A couple from Waikato, New Zealand are dealing with some pretty serious charges, after a bank alerted police to large amounts of undocumented deposits. The couple, who has since been under investigation for running an illegal cannabis grow operation, began by claiming that Santa Claus, in the form of a scrap man, delivered $60,000 to them in exchange for more than 300 tons of scrap metal. Of course, judges nearly laughed in reaction, but the pair stands to face some pretty serious charges, despite their creative explanations.
Ronnie and Penelope De Wys are being accused, among other charges, of benefitting from an unlawful commercial-grade cannabis grow operation.
Their troubles began when their local bank alert officials to a series of suspicious deposits made to the couple’s account that totaled hundreds of thousands of dollars.
Between January and March of 2008, the De Wys deposited more than $730,000 into their bank account. While this kind of bank activity would raise suspicions for anyone, tellers at the bank were more skeptical of the obscene amount of $20 bills that were being deposited.
Workers even said many of the bills smelled like mold or mildew. Most financial institutions flag activity on one account totaling more than $9,999 unless a reputable source is displayed.
While the De Wys did not have a legitimate source to attribute the funds to, they did come up with some pretty eccentric explanations.
A series of investigations later, and overturning a ruling made by the High Court, the Court of Appeal decided there was enough evidence to prove the couple guilty of operating an illegal cannabis grow site and deeming the funds contraband.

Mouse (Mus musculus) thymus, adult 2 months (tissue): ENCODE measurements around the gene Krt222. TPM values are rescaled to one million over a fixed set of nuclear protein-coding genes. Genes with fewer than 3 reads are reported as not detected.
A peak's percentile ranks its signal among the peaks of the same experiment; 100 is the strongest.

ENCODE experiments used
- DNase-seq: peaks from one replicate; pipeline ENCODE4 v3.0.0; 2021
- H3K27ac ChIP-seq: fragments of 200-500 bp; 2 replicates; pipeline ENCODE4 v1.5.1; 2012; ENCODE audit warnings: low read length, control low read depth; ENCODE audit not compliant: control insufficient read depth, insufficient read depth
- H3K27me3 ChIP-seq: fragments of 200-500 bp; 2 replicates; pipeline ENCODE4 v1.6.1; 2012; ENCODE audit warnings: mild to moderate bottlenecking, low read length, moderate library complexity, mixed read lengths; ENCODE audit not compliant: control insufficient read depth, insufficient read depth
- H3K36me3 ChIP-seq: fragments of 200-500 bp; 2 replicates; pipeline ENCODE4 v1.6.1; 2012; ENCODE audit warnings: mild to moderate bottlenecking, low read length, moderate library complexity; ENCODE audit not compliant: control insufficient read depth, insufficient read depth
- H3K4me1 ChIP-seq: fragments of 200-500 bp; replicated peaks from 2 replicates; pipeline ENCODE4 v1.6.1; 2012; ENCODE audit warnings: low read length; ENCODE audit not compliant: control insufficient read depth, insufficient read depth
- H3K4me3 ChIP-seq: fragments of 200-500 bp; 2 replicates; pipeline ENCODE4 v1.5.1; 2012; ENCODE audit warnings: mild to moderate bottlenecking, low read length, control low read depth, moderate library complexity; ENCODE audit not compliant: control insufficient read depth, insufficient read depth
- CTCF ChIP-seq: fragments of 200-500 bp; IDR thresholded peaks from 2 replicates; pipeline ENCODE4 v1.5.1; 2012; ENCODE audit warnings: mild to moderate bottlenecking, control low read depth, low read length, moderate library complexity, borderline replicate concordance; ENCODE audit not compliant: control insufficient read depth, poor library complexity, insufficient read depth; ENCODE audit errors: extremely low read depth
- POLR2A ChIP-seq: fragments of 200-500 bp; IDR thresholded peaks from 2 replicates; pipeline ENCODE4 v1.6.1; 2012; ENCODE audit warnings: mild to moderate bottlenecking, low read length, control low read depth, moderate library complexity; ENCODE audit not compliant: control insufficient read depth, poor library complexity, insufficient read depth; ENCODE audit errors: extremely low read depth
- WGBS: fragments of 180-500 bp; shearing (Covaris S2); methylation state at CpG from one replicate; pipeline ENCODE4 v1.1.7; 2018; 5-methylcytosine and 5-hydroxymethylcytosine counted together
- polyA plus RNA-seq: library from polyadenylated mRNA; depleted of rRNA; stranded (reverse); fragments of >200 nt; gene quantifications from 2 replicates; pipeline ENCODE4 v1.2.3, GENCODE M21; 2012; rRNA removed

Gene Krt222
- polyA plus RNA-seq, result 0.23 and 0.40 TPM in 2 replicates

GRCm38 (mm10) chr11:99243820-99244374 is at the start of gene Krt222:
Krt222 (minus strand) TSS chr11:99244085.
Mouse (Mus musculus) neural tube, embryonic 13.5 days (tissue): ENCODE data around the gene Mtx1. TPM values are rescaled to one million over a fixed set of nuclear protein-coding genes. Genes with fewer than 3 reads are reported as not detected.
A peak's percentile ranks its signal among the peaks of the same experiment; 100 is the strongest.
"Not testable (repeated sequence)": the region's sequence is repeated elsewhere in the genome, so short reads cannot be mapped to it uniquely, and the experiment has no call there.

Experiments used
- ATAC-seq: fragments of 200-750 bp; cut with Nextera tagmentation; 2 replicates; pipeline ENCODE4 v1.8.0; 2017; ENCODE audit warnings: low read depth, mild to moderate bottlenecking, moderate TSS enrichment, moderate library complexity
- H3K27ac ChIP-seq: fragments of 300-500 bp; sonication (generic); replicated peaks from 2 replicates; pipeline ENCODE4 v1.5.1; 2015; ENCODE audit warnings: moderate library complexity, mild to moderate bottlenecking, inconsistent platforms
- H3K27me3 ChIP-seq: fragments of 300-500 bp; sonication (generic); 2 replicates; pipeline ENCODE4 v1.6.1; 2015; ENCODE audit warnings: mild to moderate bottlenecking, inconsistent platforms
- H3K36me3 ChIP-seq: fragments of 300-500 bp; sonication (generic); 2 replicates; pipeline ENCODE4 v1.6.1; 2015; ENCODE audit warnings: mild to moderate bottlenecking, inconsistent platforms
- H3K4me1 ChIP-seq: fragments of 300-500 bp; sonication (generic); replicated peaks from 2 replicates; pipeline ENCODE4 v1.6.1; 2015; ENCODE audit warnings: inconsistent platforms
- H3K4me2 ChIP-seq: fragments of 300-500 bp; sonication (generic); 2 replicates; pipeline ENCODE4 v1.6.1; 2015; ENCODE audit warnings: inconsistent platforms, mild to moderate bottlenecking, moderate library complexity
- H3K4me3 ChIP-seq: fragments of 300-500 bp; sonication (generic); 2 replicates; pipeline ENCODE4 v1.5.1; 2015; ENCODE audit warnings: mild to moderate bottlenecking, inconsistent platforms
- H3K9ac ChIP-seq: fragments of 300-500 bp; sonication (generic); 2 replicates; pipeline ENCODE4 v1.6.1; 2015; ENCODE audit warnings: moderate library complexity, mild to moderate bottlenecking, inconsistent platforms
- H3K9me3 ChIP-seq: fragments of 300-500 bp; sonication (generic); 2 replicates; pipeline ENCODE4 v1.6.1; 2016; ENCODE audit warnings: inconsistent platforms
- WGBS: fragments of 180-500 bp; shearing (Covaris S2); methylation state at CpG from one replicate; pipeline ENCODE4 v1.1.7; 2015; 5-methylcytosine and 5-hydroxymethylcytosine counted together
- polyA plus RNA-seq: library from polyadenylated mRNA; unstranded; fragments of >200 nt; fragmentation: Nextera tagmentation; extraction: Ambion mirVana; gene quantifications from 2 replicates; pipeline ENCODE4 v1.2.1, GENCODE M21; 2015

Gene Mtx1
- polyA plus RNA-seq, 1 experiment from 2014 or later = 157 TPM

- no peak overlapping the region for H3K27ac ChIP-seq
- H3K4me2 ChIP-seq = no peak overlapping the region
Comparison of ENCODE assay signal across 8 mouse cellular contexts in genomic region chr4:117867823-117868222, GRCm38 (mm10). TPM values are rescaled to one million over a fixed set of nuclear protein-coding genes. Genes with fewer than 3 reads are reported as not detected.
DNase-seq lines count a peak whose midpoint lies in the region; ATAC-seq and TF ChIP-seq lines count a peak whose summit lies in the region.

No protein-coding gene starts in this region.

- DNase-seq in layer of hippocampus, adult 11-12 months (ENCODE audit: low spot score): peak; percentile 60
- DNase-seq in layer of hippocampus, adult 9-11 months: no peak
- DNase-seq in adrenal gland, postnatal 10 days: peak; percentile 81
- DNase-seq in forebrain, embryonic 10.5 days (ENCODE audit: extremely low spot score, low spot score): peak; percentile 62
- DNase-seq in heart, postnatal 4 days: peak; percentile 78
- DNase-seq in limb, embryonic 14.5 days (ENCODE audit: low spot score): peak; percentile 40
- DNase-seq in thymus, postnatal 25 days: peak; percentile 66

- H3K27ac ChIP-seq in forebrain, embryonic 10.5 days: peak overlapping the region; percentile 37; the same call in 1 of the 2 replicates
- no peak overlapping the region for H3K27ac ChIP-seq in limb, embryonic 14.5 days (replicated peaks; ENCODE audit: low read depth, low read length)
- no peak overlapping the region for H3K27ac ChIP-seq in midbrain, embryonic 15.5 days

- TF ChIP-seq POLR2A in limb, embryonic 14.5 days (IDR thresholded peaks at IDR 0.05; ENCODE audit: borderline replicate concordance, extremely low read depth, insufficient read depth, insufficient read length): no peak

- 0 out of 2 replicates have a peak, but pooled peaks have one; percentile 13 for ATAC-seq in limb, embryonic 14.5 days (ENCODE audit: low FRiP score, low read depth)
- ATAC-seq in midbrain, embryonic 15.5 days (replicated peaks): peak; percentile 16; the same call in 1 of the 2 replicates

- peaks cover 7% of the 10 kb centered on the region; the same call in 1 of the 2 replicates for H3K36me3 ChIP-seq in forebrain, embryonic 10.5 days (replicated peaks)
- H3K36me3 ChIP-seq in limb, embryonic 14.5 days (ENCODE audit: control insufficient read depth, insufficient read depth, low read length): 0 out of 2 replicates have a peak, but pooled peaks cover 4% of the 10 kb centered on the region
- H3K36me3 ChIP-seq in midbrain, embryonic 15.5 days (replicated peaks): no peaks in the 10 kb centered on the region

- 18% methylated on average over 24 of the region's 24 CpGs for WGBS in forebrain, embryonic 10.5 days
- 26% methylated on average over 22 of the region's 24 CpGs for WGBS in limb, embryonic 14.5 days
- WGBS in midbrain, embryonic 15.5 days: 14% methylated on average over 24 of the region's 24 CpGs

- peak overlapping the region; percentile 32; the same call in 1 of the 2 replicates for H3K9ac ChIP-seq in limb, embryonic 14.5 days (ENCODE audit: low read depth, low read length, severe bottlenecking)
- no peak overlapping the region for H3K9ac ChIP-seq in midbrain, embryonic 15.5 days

In addition to the mass amount of untraceable money, witnesses spoke in court about their first-hand accounts of accidentally stumbling upon the growing cannabis.
Contracted harvesters, who were hired to harvest corn on the De Wys farm, told officials that while they working not only did they witness a man carrying matured cannabis plants off to be secured, they also saw the plants growing in the center of the corn field.
When questions came back to the illegal funds, the De Wys’ began their slew of laughable explanations. They said portions of the money in question came from selling firewood, farm equipment, and livestock.
While these seem like plausible sources of income, as they continued to speak, judges began to question their reliability more and more. Ronnie told judges $60,000 came from the “scrap man,” when he sold more than 300 tons of scrap metal for $200 per ton.
Judges quickly question the legitimacy of the so-called “scrap man” and asked for a real name,
I don’t know his name. All I know, all I thought, I just know him as Santa Claus.
As expected, judges were not swayed by the explanations given by De Wys and commented on the Santa Claus claim accordingly.
It is simply not credible that, over the space of a few weeks, at most, an individual who was completely unknown to the respondents and who did not even give them his name or that of his business paid them $60,000 in cash for scrap metal.
Currently, the De Wys’ are waiting to hear exactly how much of their $730,000 stash will be seized by authorities and what sentences they can expect to serve.
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